Government to Remove Monthly Cap on Cheaper Electricity for EVs to Boost Adoption

The Kenyan government is considering the removal of the monthly limit that electric vehicle (EV) battery-charging companies have on the quantity of cheaper electricity they can draw as it seeks to boost the plugging in of more vehicles. The changes are meant to spur the already increasing demand for EVs so far and, on the other hand, support the change to electric mobility.

Current E-Mobility Tariff

The e-mobility tariff, introduced last April, currently caps the cheaper power use of EV battery charging companies at 15,000 kilowatt-hours (kWh) per month. Beyond the set 15,000 monthly units, such companies are charged the normal power tariffs. The e-mobility tariff allows EV firms to pay KSh 16 per unit, while on-peak, and KSh 8 per unit, while off-peak—costs far less than the KSh 20 per unit paid by small commercial customers.

Government Response to Increasing Demand

The lobbying by EV firms to do away with the 15,000 kWh tariff cap has been victorious, courtesy of the increased demand for EV charging that has seen most companies surpass the threshold. But Epra Director-General Daniel Kiptoo said the initial limit was set to protect Kenya Power from further revenue losses because of the cheaper tariffs.

“We need to have a conversation with the utility (Kenya Power) and the stakeholders so that we can decide on increasing the limit to a higher threshold,” he said. He added the cap may altogether be removed by the end of the current tariff control period in June 2026, after collecting relevant data on the uptake of the cars in Kenya.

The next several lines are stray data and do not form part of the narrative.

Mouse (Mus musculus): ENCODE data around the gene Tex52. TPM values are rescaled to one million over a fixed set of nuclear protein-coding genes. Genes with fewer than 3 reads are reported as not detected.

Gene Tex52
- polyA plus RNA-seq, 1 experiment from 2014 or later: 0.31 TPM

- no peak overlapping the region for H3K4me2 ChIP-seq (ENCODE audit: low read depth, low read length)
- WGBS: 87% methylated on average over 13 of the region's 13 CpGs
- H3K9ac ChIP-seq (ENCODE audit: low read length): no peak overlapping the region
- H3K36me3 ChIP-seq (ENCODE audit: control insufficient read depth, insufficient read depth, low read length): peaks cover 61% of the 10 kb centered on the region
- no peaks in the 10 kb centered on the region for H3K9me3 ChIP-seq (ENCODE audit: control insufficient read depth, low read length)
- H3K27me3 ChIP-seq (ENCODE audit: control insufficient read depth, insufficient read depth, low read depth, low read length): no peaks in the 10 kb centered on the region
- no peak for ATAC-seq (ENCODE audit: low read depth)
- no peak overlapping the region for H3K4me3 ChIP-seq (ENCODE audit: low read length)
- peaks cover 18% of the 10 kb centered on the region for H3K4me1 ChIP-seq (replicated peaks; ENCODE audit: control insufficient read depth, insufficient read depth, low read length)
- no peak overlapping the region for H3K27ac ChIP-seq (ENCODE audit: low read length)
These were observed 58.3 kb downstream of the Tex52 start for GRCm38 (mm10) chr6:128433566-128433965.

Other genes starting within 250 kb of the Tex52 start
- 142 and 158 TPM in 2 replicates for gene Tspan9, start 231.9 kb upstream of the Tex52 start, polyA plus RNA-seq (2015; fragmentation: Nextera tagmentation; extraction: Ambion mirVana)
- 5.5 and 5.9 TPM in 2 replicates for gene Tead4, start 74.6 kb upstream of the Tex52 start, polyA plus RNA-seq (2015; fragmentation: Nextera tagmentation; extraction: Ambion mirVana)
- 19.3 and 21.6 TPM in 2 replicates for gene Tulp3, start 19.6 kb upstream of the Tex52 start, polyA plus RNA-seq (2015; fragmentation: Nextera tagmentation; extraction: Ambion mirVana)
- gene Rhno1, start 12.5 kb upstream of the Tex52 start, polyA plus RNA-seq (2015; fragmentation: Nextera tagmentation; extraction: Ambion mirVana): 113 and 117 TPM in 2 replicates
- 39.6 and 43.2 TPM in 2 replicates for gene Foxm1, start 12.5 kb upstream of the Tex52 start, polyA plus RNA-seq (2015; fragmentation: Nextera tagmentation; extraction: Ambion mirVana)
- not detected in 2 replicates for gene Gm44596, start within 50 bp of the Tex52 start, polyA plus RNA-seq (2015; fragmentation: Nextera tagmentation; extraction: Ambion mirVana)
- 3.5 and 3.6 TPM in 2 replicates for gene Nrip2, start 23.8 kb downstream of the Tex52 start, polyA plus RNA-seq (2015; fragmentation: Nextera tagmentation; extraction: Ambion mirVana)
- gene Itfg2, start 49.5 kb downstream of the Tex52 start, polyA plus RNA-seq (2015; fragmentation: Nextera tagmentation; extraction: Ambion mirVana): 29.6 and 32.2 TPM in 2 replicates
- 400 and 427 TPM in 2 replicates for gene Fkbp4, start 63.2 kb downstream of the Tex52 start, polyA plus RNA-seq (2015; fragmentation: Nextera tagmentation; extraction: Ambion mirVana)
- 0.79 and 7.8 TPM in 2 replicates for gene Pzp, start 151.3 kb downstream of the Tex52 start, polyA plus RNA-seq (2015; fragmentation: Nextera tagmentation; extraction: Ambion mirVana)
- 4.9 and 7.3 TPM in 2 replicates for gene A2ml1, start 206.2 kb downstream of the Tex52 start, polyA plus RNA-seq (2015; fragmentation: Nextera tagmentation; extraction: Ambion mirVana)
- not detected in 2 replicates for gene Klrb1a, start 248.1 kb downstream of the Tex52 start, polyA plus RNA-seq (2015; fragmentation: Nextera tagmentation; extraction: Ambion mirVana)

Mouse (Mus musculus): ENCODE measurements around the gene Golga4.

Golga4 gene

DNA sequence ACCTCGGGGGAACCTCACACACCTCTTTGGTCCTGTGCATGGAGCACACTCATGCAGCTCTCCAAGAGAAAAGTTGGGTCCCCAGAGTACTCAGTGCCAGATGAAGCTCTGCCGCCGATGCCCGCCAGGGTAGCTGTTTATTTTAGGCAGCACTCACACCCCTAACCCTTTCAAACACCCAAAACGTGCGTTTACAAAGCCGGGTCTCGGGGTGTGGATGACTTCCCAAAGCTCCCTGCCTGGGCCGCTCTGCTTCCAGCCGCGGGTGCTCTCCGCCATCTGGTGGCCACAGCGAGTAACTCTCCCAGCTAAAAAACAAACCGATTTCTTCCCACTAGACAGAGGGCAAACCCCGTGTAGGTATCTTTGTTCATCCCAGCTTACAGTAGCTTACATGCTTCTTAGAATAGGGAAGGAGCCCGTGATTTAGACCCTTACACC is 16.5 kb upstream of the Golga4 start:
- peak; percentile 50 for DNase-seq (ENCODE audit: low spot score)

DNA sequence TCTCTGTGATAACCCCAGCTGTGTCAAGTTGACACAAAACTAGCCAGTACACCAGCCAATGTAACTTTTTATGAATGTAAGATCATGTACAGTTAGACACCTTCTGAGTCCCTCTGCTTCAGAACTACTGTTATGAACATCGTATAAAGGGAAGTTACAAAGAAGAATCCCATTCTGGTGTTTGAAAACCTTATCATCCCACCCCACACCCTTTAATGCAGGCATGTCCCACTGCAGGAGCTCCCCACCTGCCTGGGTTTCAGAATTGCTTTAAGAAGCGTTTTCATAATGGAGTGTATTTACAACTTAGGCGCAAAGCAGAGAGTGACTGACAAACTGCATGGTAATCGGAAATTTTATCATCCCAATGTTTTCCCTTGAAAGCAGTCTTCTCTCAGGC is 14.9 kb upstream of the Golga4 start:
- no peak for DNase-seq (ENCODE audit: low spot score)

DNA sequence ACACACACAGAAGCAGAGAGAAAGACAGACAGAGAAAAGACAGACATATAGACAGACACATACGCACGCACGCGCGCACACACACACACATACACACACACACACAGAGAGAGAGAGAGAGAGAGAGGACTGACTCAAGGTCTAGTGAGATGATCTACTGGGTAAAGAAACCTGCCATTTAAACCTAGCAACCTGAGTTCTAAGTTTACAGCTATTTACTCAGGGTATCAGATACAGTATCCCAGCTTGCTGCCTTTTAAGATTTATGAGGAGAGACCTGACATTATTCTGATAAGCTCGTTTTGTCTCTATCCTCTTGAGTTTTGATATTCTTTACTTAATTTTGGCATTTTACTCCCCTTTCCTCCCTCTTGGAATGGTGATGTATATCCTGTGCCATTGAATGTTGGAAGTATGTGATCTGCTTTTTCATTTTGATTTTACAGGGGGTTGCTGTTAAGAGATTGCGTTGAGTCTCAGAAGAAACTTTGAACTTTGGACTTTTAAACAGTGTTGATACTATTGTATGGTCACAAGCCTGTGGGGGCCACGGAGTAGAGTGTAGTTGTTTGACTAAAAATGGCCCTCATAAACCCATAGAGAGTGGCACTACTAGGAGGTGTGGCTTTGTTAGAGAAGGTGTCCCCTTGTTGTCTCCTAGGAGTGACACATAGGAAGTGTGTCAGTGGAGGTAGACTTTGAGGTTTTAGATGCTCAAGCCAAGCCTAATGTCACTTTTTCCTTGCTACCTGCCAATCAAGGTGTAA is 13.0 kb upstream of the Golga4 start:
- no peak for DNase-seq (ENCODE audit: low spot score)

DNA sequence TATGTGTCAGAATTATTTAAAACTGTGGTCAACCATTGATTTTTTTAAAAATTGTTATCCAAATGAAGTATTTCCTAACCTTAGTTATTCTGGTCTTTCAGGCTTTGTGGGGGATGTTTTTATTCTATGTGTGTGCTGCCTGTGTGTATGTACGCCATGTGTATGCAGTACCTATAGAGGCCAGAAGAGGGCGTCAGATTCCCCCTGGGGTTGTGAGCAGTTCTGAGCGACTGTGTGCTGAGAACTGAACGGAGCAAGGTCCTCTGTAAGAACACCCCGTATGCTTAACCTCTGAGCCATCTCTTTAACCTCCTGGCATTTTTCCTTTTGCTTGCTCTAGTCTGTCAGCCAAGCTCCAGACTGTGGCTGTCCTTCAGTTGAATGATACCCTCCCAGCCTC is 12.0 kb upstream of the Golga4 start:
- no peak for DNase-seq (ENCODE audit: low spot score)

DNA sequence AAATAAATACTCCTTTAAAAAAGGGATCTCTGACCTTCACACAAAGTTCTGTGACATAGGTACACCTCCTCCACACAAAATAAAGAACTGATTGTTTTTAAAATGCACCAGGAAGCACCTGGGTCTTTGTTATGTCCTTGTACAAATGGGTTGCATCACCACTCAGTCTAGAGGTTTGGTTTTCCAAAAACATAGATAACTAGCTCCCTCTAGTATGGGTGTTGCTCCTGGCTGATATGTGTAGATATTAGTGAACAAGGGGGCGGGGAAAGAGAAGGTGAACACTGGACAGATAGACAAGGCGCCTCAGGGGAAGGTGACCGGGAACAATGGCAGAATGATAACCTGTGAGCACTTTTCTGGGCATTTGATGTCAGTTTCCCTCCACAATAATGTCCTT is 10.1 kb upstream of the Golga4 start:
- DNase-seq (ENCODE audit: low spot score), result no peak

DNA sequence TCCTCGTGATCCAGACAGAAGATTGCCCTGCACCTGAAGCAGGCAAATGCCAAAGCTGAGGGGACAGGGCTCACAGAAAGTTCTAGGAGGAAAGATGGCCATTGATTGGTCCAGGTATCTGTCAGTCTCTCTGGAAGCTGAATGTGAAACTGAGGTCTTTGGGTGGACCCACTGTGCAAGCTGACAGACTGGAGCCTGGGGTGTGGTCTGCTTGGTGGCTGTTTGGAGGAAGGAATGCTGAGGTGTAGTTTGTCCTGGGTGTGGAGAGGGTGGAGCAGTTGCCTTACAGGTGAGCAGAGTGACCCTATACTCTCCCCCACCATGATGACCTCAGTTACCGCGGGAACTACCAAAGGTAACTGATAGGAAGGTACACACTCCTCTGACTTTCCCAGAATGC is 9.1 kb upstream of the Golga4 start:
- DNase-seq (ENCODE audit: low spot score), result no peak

Balancing Sector Revenue and Incentivizing E-Mobility

The CS further stressed the issue of ensuring that the removal of the cap balances between the revenues of the sector, financial sustainability by Kenya Power, and continuing to incentivize the adoption of e-mobility. The government has indicated a consideration to have the cap removed in an effort to spur the uptake of electric vehicles through an extensive campaign to create awareness about the safety and affordability of EVs.

“This is a matter of balance of ensuring that the sector’s revenues are met, the utility is financially sustainable but also we continue to incentivise the uptake of e-mobility” Kiptoo explained.

Rising EV Registrations

This push to lift the electricity cap comes at a time when EV registrations in Kenya have particularly surged. Last year, EVs registered jumped over five times to 2,694, bringing to the fore the growing interest and uptake of electric vehicles in the country.


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